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Farmers plant milkweed – on purpose

Farmers plant milkweed – on purpose

The plant’s fibres can be used for commercial goods

By Diego Flammini
Staff Writer
Farms.com

If you’re a cash crop farmer or livestock producer, chances are you do not want milkweed visible in your fields or pastures.

But some farmers are purposely seeding this weed.

Nathalie Leonard, a strawberry producer from Lac-du-Cerf, Que. dedicates about 60 acres to the perennial weed because it has environmental and commercial benefits.

Leonard is also president of Monark, a cooperative of milkweed farmers in Quebec and Vermont in the U.S.

“Every weed is only a weed because it’s in the wrong place,” she told the Associated Press yesterday. “I hate to have milkweed in my strawberry field.”

One revenue opportunity for milkweed is in the winter clothes industry.

Quartz Co., a Quebec-based winter jacket manufacturer, began producing jackets filled with milkweed in 2016. The milkweed replaces polyester or down feather insulation.

Those jackets sell for up to $950.

The plant can also be used for sound insulation and to clean up oil spills. The Canadian Coast Guard had gloves made using milkweed and the weed can be used to make a honey product.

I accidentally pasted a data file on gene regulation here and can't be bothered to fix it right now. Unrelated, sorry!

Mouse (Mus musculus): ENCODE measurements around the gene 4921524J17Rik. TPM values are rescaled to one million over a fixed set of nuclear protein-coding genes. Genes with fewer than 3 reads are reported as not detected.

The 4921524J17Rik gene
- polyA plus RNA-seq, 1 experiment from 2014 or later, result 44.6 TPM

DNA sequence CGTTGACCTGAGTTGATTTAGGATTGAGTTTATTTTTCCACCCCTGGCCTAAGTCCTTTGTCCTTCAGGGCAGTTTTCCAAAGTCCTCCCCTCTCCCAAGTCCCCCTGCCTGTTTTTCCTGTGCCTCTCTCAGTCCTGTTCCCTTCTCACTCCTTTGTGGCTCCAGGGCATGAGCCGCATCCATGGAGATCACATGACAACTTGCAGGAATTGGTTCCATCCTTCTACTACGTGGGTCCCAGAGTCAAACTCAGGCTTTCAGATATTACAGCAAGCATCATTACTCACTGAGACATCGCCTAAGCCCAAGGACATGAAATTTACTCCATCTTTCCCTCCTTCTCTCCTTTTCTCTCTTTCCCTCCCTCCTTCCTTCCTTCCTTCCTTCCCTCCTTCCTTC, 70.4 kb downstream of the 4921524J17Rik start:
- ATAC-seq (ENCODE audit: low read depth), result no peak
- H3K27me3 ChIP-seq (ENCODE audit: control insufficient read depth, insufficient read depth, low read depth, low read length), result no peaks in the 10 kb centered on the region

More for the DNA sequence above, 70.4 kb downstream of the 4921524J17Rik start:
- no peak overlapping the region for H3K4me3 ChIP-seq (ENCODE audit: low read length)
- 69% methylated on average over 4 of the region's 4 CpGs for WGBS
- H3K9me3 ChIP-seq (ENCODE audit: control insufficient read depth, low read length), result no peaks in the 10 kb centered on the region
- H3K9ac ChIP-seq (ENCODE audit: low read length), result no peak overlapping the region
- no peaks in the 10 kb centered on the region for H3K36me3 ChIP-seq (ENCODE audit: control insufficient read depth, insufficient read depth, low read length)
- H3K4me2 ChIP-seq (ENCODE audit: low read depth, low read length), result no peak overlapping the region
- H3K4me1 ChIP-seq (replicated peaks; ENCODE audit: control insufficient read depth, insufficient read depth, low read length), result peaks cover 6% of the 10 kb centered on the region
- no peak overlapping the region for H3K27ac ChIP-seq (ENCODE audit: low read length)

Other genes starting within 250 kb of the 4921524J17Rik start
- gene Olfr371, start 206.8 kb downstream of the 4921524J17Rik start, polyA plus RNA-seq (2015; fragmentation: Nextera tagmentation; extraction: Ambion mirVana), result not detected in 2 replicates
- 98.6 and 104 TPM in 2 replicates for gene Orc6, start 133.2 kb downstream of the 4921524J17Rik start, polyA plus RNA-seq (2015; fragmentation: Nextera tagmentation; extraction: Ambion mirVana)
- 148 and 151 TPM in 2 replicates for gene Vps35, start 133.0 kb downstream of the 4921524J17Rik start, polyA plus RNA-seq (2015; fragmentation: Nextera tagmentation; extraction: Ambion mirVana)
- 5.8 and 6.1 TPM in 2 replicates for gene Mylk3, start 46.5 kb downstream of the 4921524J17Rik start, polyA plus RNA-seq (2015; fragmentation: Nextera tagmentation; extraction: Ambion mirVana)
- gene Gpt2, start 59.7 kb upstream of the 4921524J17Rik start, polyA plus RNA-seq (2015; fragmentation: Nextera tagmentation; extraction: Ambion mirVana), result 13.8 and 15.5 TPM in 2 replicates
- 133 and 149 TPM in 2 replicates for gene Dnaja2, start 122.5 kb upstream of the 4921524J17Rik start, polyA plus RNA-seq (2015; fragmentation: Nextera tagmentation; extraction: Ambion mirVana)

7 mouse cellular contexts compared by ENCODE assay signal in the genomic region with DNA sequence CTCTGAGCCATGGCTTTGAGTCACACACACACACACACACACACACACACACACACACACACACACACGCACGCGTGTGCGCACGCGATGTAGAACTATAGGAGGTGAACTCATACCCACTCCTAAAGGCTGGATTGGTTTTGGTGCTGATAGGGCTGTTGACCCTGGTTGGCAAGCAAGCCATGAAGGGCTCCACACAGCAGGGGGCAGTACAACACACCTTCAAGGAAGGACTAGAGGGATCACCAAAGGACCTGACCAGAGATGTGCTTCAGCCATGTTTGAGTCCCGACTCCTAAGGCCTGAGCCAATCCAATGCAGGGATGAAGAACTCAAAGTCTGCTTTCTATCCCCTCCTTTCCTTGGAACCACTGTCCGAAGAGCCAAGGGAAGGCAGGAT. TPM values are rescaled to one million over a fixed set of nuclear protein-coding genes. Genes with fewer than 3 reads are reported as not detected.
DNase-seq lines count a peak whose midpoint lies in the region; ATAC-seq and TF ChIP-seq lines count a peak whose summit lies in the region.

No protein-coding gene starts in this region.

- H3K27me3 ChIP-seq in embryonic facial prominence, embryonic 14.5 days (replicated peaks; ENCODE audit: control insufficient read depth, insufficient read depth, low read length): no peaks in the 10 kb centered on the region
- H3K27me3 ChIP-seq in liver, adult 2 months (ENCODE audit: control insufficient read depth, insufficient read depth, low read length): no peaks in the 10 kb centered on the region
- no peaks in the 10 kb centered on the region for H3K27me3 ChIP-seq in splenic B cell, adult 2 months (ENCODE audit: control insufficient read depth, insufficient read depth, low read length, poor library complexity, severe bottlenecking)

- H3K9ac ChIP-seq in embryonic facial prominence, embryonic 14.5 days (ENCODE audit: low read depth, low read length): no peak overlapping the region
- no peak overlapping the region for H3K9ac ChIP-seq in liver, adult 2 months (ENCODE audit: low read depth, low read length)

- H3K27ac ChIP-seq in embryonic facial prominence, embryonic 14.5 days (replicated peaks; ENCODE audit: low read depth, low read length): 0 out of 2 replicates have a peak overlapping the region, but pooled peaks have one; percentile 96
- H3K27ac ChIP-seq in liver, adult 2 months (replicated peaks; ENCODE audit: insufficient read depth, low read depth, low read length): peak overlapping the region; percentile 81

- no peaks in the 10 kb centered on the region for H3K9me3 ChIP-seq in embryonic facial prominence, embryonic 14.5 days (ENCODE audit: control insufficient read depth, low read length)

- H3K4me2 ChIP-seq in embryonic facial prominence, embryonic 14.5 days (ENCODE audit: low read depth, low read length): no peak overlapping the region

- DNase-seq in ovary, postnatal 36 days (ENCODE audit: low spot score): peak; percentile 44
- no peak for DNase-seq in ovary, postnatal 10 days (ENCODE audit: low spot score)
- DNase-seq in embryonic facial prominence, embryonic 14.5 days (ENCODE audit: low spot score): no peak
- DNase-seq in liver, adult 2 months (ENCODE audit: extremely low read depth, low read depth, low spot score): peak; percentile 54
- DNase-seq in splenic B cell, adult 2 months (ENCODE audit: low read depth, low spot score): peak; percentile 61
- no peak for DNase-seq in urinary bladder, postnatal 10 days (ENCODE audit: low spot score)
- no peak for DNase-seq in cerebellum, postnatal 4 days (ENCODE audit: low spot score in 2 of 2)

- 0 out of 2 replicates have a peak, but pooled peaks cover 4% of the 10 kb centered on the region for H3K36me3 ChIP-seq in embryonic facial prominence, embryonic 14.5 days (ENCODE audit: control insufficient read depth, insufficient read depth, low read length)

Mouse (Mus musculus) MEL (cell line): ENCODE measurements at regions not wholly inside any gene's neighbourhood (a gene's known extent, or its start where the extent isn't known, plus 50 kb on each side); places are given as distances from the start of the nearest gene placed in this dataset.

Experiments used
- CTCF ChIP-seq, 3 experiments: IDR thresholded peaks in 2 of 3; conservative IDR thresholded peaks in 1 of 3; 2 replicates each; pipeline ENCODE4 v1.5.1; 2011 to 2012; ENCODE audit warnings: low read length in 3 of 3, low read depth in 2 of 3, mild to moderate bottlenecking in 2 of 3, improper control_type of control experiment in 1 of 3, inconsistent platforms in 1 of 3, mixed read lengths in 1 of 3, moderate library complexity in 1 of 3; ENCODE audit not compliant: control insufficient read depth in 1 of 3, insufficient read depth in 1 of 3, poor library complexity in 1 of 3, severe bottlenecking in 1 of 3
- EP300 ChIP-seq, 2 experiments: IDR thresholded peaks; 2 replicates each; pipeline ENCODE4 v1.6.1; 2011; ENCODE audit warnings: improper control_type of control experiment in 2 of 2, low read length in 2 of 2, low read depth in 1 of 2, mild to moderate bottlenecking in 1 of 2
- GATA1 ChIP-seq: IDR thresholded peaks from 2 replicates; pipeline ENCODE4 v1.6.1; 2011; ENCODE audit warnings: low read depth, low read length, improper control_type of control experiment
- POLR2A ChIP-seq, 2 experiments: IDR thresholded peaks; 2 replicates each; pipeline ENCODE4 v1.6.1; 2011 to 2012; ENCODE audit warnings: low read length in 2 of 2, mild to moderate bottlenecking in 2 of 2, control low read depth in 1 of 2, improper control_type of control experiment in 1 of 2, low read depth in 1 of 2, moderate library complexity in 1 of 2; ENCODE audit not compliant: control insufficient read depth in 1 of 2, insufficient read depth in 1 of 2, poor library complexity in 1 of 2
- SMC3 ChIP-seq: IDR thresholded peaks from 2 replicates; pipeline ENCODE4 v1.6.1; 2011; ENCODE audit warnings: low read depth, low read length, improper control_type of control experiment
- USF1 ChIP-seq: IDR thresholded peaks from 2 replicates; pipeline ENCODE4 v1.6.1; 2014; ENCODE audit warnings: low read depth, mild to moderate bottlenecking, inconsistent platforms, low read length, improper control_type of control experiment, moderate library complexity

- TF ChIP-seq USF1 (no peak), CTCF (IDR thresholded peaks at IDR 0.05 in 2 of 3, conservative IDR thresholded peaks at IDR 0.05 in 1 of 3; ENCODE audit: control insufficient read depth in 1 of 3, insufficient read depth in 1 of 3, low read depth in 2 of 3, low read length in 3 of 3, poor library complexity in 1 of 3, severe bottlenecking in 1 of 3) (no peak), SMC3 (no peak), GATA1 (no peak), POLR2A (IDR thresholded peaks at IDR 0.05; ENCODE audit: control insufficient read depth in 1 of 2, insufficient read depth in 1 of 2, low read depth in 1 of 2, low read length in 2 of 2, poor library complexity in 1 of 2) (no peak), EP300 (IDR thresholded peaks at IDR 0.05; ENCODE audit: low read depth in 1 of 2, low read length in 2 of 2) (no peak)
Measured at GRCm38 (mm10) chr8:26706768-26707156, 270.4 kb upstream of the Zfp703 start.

Monarch butterfly populations have been in decline over recent years, reports say.

Planting milkweeds can help increase butterfly populations because the plant is the only host for monarch butterfly eggs and caterpillars eat the milkweed leaves.

Leonard will spend about three weeks harvesting her milkweed by hand this fall.

Cultivating a weed many would shy away from is a risk but that’s how success stories are made, she said.

“We are really pioneers,” she told the Associated Press. “We could lose it all. That’s how it works. You always need dreamers and people who are stubborn enough to keep going when people say it’s time to stop.”

Farms.com has reached out to Leonard for more information about her milkweed operation.

herreid/iStock/Getty Images Plus photo


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